Last month’s horrifying rear-end collision on the Shanghai Metro saw 284 people hospitalised and while thankfully nobody died from the incident, many questions remain unanswered.
Dong Zhen, in an opinion piece on Shanghai Daily entitled “Better pay may reduce poaching of Metro staff”, says maybe shitty pay and the resultant brain drain is another cause for concern:
Shanghai has China’s largest and most developed Metro system and the network has boomed in the recent decade as the city sought to build infrastructure for the showcase Shanghai World Expo, and it’s still going full speed ahead. But in terms of salaries, including for core technical workers, Shanghai Metro workers are at the bottom, Metro management officials told Shanghai Daily.
Yin Wei, an official of the Metro Operation Co, said a local Metro dispatcher, with two to three years’ job experience, earns 3,000 (US$470) to 4,000 yuan (US$627) each month. A daily maintenance technician earns around the same.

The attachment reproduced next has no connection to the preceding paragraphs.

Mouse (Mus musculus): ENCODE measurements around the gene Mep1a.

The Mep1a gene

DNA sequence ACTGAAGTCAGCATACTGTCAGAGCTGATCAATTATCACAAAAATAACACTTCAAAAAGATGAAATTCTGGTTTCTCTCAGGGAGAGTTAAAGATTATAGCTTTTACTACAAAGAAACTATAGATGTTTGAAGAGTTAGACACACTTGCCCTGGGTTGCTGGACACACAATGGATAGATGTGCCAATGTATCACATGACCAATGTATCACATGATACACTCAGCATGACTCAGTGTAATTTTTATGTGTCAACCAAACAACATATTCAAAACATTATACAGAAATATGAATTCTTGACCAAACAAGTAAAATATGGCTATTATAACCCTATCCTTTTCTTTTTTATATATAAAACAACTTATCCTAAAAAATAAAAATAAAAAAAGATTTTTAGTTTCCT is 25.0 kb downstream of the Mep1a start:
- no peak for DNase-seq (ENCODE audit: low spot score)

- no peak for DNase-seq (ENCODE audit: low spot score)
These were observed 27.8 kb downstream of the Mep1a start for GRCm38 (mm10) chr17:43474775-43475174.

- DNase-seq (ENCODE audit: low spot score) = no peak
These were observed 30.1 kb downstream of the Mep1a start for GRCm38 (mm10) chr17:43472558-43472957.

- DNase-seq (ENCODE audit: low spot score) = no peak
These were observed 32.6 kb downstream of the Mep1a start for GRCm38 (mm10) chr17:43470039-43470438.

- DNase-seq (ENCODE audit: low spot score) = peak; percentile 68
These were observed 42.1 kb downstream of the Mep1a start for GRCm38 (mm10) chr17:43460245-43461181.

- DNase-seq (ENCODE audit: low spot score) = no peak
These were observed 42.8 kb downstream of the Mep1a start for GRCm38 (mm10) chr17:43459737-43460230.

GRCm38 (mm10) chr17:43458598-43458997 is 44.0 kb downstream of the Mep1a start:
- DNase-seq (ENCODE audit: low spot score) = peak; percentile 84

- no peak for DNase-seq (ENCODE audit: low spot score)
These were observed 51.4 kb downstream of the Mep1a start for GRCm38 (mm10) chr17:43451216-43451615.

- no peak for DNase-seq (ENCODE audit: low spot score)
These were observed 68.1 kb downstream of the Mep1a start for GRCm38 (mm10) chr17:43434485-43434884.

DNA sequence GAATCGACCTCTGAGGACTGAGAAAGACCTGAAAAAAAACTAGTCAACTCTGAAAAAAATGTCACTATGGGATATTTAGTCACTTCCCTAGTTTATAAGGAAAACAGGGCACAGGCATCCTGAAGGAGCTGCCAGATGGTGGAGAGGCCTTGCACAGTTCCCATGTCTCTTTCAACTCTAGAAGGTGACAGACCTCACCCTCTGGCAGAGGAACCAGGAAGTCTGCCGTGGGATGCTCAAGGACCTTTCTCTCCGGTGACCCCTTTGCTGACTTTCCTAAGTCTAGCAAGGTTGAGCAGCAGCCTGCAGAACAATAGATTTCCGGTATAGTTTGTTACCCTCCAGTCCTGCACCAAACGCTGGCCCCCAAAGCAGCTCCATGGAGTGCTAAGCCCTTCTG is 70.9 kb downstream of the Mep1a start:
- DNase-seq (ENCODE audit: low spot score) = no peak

“However, salaries for the same positions offered by Metro operators in some secondary cities or Metro-related manufacturing or engineering companies are at least double what we are able to pay,” Yin said.
The system employs 7,000-8,000 skilled people, including dispatchers, controllers, drivers, various kinds of engineers, technicians and technical support staff. Around half of those positions must be filled with new people each year; turnover is greatest among dispatchers and controllers, whose skills are needed in other systems, including railways.
This turnover and lack of retention of the key people has a clear impact on safety for the system that is known both for its frequently minor glitches land major troubles.
We also hope some serious investigations are being launched into Shanghai Casco Signal Ltd, the signals supplier for both the Shanghai Metro and the trains that went down in the recent Wenzhou high-speed rail crash.